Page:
This week started early Monday morning with the hunt for the Gray Vireo in the Four Hills Open Space, a nondescript little gray bird that is not that common in Albuquerque, and which we finally found after working on it for several hours. No pictures of that elusive bird, but it was entertaining to watch a Broad-tailed Hummingbird chase this Cooper’s Hawk that had been patrolling the area in search of a meal.
Later in the week, I took a couple of trips a little farther away from Albuquerque than usual that yielded several new and interesting sightings. With the Thursday Birder group, it was off to the Circle A Ranch near Cuba, NM, a bit more than an hour to the northwest along a route that passes by some incredibly scenic geologic features and badlands – another trip that way to focus on the geology and petrified wood in the area is definitely on my list for the future. Right off the bat on the way to the Circle A Ranch our first bird was a Lewis’s Woodpecker, which I’ve only seen once before almost 20 years ago.
Not the greatest picture, but it was pretty far away and my long lens is in the shop for the next few weeks.
Arriving at the ranch and wandering the grounds before setting off on one of the trails, we spotted a number of birds including several Acorn Woodpeckers busy hiding acorns for the winter.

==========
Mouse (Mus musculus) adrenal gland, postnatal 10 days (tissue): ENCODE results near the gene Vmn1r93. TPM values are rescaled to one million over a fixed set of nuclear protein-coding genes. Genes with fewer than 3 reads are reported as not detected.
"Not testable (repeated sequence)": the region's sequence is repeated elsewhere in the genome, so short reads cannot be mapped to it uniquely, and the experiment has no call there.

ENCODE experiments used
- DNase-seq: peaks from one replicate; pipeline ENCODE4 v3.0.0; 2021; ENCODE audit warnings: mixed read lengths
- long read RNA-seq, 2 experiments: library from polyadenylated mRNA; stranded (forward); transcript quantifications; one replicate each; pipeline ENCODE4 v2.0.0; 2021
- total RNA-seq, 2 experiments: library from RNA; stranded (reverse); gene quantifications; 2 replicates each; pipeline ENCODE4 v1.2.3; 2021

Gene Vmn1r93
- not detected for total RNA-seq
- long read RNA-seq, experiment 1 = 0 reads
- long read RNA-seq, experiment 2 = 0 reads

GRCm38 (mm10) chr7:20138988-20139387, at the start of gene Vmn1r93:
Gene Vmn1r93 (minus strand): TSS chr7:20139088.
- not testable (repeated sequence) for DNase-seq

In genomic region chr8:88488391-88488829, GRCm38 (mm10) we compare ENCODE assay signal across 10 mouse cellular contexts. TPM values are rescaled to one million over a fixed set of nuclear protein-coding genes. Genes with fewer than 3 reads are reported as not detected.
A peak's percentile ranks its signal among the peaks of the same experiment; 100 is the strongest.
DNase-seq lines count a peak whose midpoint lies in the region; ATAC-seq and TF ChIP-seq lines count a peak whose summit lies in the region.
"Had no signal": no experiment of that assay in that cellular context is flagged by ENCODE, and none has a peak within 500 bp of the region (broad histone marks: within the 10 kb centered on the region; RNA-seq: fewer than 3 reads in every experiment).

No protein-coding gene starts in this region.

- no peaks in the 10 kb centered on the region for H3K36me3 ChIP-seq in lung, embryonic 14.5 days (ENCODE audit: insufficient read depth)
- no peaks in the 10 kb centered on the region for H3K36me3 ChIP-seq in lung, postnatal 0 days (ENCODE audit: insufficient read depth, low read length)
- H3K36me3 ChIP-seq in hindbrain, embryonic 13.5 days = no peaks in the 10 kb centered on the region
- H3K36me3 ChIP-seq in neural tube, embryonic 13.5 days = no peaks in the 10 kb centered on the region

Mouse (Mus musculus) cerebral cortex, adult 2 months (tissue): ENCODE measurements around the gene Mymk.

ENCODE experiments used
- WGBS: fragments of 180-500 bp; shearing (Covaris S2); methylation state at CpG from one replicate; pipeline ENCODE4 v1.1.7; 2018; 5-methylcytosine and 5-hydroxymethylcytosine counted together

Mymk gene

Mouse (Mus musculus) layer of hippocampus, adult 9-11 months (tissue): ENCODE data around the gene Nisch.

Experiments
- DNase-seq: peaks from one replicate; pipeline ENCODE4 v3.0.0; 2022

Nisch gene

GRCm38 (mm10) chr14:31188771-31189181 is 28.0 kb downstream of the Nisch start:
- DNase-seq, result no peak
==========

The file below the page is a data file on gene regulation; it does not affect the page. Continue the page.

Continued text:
In addition to a good sampling of birds on our walk, we spotted a couple of horned lizards and, in a large meadow filled with wildflowers, an amazing diversity of butterflies.
Having only seen horned lizards in the Sandias about a month ago and only once before in almost 30 years, it was a treat to see two of them along the trail at Circle A. Among the butterflies was a Colorado Hairstreak, which we’d seen right at the entrance to the ranch tucked in a juniper and then again sunning along the trail with its wings spread open.
The next day, Rebecca and I set off on a butterfly hunt to southwest New Mexico, stopping at Percha Dam, several spots in the mountains on the way to Silver City (including a fabulous butterfly spot at Rio Mimbres), down to Deming, and then back home via Truth or Consequences and Bosque del Apache. Along with several other species we’d seen earlier in the year, there were about six new species to add to the list. Since I’m so new at this butterfly business, pretty much anything we see is a ‘lifer’ for me, which makes it pretty entertaining. We’d been seeing Arizona Sisters fairly regularly for the last month or so, but on this trip found a very cooperative one near Cherry Creek Campground.
Another one, the Western Pygmy-Blue, is a tiny little butterfly that we’d started seeing recently, and found again at Percha Dam State Park, Rockhound State Park, and at Bosque del Apache (where we also were surprised to see a Vermilion Flycatcher on a rather slow afternoon for birding).
Among the new ones on the trip were the Painted Crescent, Elada Checkerspot, Palmer’s Metalmark, Four-spotted Skipperling, Dainty Sulphur, and Golden-headed Scallopwing.
Some of the other butterfly pictures from the trip are posted on my website at http://sandianet.com/butterfly.
On the trip we also saw two new lizards, one I think may be a New Mexico Crevice Spiny Lizard,
and at Rockhound State Park outside of Deming, this most amazingly colorful Greater Earless Lizard.